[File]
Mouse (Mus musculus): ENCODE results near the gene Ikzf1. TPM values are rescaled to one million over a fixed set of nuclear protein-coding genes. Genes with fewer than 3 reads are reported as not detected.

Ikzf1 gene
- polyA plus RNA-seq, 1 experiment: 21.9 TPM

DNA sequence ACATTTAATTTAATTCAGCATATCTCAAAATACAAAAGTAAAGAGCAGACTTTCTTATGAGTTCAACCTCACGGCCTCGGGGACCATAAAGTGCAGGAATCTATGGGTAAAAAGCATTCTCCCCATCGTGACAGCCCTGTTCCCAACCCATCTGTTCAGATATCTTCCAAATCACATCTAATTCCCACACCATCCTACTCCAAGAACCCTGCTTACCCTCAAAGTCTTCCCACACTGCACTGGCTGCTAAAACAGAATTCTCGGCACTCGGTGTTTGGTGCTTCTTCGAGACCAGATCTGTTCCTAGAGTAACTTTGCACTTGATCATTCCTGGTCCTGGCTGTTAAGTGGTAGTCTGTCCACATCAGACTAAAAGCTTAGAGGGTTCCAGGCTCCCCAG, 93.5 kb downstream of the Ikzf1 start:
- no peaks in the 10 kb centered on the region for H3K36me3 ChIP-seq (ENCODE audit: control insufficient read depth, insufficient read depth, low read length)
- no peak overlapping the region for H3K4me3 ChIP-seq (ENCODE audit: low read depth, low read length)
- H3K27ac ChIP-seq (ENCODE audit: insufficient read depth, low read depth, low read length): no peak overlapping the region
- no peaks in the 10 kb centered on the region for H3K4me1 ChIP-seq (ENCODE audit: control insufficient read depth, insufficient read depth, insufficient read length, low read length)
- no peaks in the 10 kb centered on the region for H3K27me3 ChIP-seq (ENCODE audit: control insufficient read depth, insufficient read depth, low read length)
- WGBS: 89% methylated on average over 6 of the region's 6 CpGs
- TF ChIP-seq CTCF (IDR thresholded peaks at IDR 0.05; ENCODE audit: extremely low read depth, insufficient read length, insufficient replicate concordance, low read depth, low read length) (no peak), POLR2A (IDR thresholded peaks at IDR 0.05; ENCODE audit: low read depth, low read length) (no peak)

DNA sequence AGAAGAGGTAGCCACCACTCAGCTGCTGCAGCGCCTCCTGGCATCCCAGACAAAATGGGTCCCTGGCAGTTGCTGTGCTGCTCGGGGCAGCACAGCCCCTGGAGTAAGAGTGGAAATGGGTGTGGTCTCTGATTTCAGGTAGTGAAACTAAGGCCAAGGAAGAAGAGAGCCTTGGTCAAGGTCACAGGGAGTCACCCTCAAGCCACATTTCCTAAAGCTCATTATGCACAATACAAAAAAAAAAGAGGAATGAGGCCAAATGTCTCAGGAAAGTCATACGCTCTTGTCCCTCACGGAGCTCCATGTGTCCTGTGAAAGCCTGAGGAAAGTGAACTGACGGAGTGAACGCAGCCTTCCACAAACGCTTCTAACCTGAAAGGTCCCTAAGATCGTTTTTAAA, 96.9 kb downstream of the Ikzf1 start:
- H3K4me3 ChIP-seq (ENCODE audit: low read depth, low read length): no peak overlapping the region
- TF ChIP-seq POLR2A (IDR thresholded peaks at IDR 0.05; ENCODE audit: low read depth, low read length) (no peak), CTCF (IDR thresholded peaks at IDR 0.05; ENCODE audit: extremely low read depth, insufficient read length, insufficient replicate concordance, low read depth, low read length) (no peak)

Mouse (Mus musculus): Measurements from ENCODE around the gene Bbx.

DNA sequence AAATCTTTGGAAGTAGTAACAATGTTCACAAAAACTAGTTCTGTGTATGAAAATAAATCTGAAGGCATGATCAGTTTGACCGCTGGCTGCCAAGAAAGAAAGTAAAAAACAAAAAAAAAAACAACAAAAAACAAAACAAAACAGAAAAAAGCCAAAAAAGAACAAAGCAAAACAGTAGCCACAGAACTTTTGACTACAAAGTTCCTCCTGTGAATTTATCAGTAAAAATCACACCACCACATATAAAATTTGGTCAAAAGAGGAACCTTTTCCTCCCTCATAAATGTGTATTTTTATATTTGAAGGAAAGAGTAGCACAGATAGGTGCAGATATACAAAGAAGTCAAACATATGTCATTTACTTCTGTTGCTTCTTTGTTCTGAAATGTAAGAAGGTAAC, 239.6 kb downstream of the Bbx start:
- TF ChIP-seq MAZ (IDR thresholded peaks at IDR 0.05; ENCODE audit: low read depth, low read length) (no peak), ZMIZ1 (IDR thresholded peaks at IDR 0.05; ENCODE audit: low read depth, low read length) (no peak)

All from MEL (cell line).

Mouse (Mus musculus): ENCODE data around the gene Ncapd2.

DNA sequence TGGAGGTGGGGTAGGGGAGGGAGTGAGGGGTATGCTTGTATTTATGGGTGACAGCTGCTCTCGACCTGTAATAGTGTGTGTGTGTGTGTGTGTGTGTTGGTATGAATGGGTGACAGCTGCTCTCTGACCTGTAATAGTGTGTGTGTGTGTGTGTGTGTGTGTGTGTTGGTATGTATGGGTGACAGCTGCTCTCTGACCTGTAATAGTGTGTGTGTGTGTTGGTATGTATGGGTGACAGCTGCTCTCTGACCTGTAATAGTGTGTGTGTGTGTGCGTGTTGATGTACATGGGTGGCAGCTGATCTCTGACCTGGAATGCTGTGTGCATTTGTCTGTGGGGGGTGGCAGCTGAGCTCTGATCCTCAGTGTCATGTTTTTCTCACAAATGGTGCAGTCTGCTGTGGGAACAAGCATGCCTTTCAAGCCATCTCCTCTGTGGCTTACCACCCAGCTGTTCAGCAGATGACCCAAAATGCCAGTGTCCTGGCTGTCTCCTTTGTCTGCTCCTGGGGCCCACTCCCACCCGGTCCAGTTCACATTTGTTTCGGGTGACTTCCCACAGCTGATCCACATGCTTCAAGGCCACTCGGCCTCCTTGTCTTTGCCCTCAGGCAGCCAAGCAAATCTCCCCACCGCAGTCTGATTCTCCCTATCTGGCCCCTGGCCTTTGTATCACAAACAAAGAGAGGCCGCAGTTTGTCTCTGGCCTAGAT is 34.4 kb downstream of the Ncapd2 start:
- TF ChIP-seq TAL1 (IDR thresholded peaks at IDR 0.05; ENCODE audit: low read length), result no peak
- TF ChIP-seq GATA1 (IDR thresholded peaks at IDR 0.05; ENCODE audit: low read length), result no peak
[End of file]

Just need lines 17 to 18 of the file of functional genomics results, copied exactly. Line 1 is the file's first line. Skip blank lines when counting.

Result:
- TF ChIP-seq MAZ (IDR thresholded peaks at IDR 0.05; ENCODE audit: low read depth, low read length) (no peak), ZMIZ1 (IDR thresholded peaks at IDR 0.05; ENCODE audit: low read depth, low read length) (no peak)

All from MEL (cell line).